Manuela Carmena, this year's festival-opening speaker

Smiling as a weapon of mass construction

The former Mayor of Madrid is a feminist and fighter, who backs stronger ties between the two cities and takes on hate and intolerance with a smile on her lips.

Healthier finances and environmental measures that will sooner or later end up applying to all European capitals are part of the legacy of this woman, who was Mayor of Madrid from 2015 to 2019. Yet the thing citizens will remember best about her is her style of politics, which has even been praised by the The New York Times. “The frugal leftist who shook up Madrid” was the headline of an article from that paper highlighting the refreshing and simple style of a retired and strictly secular judge who, as mayor, brought her lunch to work in a plastic lunchbox … or treated visitors to her own cooking. Because, at a time of excesses and exacerbated feelings prevailing over reason, she showed us that simplicity is the choicest luxury, that you can be just without being severe, that efficiency and kindness are not opposing concepts and that you can respond to the harshest criticism with a smile. And, above all, that experience rather than a university degree makes the perfect complement to the drive of youth. 

She was born in Madrid, where her parents had a clothes shop in the Gran Via. She studied at a school run by nuns, like so many other children of her time, and, as an adult graduated in law in Valencia. That was 1965. Having joined the Communist Party that same year, she then moved to Barcelona, escaping the repression that had already put her twice behind bars. She remained in the city from 1966 to 1969, rubbing shoulders with the intellectuals and freedom fighters of that period, including Montserrat Roig and Mercè Olivares, with whom she created the Democratic Women’s Association. Back in Madrid, she co-founded a firm of labour lawyers in Carrer d’Atocha, where, in 1977, the country’s transition to democracy was seriously threatened when the far-right murdered five professionals and union leaders who had been working there. A colleague had asked her to exchange offices. It was her compliance with the request that saved her life. That was Carmena's closest encounter with a form of hate that has never succeeded in affecting her way of doing things, possibly by personal decision.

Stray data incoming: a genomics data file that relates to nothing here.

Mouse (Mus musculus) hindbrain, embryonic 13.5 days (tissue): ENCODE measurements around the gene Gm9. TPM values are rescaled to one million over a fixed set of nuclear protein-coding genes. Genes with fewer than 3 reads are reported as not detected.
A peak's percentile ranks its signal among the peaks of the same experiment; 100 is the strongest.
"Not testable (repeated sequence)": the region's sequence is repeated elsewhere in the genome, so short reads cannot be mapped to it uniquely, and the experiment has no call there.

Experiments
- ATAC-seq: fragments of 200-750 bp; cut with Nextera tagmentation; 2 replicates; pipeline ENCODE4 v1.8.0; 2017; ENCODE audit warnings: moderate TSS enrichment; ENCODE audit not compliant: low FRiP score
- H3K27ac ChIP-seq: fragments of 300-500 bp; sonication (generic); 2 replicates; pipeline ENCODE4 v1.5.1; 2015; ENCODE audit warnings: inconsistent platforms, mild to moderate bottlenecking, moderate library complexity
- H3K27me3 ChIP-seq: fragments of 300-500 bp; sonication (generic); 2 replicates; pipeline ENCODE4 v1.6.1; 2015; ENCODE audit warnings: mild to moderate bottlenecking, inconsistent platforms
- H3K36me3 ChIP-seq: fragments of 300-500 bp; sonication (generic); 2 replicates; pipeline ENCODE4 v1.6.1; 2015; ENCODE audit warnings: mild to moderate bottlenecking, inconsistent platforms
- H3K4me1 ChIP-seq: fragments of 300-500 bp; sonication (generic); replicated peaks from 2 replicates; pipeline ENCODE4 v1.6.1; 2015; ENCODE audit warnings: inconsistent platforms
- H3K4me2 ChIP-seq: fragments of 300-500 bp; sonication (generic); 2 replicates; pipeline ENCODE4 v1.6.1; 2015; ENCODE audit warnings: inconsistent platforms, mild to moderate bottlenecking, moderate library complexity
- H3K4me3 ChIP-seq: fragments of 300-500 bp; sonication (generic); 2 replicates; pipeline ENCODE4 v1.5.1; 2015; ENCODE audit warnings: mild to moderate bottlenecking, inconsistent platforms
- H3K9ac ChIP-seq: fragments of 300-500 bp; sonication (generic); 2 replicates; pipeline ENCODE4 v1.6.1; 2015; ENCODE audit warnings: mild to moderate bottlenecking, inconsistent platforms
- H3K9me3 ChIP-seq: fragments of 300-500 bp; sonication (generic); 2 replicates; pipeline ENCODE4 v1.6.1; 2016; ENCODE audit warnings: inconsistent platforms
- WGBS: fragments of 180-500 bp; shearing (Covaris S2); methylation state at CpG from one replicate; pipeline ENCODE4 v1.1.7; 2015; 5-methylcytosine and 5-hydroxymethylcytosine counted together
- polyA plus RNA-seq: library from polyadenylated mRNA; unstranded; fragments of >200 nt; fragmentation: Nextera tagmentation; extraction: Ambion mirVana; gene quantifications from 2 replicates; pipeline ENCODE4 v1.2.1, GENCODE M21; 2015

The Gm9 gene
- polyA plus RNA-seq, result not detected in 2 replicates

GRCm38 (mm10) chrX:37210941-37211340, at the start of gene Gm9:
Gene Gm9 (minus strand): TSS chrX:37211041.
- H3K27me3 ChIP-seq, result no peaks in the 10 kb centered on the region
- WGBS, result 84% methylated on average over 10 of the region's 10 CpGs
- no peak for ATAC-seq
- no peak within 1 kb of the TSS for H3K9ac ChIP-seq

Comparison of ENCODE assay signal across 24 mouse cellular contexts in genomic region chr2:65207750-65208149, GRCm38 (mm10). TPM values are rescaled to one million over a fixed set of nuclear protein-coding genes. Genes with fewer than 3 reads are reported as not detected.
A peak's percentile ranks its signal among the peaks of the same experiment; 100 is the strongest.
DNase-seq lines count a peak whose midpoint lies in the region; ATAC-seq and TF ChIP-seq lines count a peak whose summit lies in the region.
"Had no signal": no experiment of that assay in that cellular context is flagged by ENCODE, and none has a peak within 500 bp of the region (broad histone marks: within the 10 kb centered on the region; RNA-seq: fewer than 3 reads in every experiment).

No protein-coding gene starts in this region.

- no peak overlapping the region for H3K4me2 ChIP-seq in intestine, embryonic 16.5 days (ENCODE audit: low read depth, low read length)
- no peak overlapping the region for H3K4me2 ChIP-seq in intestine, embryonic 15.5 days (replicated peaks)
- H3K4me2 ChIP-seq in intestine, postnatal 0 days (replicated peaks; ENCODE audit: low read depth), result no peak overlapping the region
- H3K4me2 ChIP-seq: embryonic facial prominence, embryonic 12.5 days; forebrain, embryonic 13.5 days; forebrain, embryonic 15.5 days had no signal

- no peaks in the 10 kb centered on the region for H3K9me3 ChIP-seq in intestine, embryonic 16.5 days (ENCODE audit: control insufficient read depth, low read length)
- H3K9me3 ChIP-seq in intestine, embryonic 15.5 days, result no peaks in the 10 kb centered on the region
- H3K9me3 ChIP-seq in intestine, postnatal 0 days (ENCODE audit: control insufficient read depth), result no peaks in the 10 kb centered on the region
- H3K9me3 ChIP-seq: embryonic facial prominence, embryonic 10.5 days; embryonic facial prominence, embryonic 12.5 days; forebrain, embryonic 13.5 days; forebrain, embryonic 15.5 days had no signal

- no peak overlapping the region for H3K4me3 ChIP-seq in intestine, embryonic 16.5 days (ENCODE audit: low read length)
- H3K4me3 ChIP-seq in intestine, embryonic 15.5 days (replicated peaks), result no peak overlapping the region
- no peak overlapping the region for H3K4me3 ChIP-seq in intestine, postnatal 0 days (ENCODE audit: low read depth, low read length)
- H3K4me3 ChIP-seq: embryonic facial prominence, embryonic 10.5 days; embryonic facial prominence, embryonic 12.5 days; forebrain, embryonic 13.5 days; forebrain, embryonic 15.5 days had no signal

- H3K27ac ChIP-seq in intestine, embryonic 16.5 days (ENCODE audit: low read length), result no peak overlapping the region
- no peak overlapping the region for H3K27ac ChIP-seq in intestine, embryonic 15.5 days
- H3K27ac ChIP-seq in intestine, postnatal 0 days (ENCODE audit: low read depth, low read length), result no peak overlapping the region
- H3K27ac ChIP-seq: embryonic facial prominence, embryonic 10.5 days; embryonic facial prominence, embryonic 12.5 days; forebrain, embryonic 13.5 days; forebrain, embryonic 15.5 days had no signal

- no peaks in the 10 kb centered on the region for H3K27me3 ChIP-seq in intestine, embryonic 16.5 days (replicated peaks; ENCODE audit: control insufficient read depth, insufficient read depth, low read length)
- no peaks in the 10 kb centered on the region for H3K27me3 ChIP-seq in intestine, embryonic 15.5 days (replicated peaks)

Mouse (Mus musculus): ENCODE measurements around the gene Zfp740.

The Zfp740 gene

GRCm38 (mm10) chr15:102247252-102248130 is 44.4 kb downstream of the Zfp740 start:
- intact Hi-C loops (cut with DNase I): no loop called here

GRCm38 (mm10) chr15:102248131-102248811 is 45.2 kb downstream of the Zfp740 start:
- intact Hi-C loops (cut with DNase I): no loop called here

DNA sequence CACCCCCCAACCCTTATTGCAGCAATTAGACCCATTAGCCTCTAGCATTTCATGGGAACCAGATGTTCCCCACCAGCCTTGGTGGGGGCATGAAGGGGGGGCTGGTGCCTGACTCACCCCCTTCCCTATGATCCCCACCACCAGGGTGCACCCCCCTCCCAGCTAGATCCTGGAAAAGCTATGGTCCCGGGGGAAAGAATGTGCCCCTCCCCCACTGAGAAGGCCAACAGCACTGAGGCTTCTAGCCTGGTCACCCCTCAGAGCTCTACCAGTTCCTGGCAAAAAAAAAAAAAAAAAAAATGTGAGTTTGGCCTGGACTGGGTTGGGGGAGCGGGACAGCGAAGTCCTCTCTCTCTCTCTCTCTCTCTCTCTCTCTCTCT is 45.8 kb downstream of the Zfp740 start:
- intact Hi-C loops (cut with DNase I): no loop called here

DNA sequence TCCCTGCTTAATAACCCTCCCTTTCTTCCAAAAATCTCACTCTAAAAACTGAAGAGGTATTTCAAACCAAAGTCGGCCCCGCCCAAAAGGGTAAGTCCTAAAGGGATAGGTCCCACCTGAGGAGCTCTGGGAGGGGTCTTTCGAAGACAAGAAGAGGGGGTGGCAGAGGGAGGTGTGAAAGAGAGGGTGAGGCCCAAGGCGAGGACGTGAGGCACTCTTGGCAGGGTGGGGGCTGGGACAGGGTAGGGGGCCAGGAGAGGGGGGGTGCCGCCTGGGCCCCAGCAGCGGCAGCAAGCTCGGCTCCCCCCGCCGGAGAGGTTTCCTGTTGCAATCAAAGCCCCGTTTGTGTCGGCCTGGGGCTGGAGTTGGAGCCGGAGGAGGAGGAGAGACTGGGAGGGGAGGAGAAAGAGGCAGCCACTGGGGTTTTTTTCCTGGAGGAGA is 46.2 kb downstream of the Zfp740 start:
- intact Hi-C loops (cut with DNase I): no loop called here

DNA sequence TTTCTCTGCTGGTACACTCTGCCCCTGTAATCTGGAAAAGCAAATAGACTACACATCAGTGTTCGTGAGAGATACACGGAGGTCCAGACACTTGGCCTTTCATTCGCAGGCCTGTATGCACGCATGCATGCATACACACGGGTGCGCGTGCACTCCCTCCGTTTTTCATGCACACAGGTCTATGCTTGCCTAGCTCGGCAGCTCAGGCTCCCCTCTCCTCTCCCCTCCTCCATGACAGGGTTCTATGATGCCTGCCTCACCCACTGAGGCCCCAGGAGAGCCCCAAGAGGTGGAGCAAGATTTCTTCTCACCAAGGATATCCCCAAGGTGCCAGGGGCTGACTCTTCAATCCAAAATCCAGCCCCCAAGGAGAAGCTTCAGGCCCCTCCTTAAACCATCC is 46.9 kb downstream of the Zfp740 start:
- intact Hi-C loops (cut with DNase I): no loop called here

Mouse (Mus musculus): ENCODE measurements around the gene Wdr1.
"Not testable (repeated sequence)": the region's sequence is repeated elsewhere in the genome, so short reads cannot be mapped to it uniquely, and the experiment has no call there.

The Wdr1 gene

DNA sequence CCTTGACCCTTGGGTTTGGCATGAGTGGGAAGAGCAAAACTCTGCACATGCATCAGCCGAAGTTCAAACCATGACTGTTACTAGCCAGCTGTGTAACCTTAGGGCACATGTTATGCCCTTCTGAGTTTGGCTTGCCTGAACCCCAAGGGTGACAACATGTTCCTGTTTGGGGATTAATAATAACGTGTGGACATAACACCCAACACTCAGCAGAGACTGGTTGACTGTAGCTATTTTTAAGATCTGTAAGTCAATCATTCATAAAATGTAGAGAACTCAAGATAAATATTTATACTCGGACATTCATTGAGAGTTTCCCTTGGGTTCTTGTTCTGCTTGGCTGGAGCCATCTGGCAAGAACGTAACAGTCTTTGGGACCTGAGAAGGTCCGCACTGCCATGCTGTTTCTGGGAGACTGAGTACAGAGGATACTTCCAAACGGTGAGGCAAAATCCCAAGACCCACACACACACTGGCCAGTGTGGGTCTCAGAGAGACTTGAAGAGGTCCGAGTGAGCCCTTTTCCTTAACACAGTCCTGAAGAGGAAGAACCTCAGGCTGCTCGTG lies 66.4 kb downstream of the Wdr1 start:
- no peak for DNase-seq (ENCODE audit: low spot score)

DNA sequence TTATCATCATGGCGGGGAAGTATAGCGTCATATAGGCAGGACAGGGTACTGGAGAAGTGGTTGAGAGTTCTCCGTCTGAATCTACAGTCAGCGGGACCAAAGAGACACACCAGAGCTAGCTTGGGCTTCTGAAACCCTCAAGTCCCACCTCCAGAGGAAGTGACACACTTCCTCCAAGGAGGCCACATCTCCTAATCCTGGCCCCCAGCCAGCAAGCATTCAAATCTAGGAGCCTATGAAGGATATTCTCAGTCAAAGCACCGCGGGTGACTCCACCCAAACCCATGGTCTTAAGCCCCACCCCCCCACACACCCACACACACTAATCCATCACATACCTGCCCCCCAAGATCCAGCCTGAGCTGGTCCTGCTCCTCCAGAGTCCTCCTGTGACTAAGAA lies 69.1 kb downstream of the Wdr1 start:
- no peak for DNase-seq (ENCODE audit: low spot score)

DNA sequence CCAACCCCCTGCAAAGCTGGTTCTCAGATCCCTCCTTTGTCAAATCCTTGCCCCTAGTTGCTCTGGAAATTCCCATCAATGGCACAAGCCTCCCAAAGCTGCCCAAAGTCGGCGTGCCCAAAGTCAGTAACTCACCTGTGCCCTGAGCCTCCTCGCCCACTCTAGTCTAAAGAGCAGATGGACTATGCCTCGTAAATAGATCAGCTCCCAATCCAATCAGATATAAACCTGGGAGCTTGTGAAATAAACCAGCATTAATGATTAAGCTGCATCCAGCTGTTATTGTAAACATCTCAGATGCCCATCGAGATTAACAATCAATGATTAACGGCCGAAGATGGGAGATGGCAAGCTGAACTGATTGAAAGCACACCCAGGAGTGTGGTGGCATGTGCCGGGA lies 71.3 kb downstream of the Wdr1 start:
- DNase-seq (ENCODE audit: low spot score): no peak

She left her career as a lawyer in 1981 to become a judge, which took her to the General Council of the Judiciary, while also becoming one of the founders of the Judges for Democracy progressive association. She retired in 2010, but ended up starting a business tailor-made for her: a company dedicated to commercialising products made by prisoners. An active woman like her, however, was not cut out for a quiet life and she ended up running as a candidate for Madrid's mayoral elections.

Manuela Carmena says that “she is no longer anyone” today, at least at Madrid City Council, but she is clearly wrong about that. She is the epitome, in both Madrid and Barcelona, of a political idealism successfully put into practice, a living example that reminds us how hate only triumphs if we open the door to it. And that a smile, when properly used, can easily become a weapon of mass construction.

  Download the opening speech